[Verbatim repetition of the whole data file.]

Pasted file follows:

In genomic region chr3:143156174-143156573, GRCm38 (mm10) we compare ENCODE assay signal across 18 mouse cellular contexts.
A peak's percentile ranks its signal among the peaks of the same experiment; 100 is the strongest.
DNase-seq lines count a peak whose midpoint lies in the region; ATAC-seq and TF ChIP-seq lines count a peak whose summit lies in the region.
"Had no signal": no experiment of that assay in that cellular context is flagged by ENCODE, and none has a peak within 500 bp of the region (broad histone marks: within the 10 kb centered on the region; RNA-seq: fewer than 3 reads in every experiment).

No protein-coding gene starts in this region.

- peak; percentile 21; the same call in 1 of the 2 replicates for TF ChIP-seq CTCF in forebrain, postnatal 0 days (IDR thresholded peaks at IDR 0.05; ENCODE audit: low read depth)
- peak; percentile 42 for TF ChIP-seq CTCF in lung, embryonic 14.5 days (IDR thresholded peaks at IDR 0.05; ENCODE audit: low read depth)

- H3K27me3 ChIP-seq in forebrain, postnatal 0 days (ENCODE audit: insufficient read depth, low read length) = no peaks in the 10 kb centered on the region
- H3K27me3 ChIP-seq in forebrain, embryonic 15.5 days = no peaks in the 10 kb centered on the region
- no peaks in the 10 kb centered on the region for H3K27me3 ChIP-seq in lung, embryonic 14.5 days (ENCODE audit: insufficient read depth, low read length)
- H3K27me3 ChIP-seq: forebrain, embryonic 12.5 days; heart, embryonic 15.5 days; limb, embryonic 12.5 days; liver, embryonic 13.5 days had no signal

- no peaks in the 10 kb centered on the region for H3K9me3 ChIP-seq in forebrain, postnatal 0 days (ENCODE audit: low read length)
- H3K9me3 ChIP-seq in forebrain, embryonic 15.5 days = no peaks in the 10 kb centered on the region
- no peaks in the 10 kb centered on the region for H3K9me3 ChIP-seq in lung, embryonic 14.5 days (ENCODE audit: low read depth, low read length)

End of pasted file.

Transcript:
In genomic region chr3:143156174-143156573, GRCm38 (mm10) we compare ENCODE assay signal across 18 mouse cellular contexts.
A peak's percentile ranks its signal among the peaks of the same experiment; 100 is the strongest.
DNase-seq lines count a peak whose midpoint lies in the region; ATAC-seq and TF ChIP-seq lines count a peak whose summit lies in the region.
"Had no signal": no experiment of that assay in that cellular context is flagged by ENCODE, and none has a peak within 500 bp of the region (broad histone marks: within the 10 kb centered on the region; RNA-seq: fewer than 3 reads in every experiment).

No protein-coding gene starts in this region.

- peak; percentile 21; the same call in 1 of the 2 replicates for TF ChIP-seq CTCF in forebrain, postnatal 0 days (IDR thresholded peaks at IDR 0.05; ENCODE audit: low read depth)
- peak; percentile 42 for TF ChIP-seq CTCF in lung, embryonic 14.5 days (IDR thresholded peaks at IDR 0.05; ENCODE audit: low read depth)

- H3K27me3 ChIP-seq in forebrain, postnatal 0 days (ENCODE audit: insufficient read depth, low read length) = no peaks in the 10 kb centered on the region
- H3K27me3 ChIP-seq in forebrain, embryonic 15.5 days = no peaks in the 10 kb centered on the region
- no peaks in the 10 kb centered on the region for H3K27me3 ChIP-seq in lung, embryonic 14.5 days (ENCODE audit: insufficient read depth, low read length)
- H3K27me3 ChIP-seq: forebrain, embryonic 12.5 days; heart, embryonic 15.5 days; limb, embryonic 12.5 days; liver, embryonic 13.5 days had no signal

- no peaks in the 10 kb centered on the region for H3K9me3 ChIP-seq in forebrain, postnatal 0 days (ENCODE audit: low read length)
- H3K9me3 ChIP-seq in forebrain, embryonic 15.5 days = no peaks in the 10 kb centered on the region
- no peaks in the 10 kb centered on the region for H3K9me3 ChIP-seq in lung, embryonic 14.5 days (ENCODE audit: low read depth, low read length)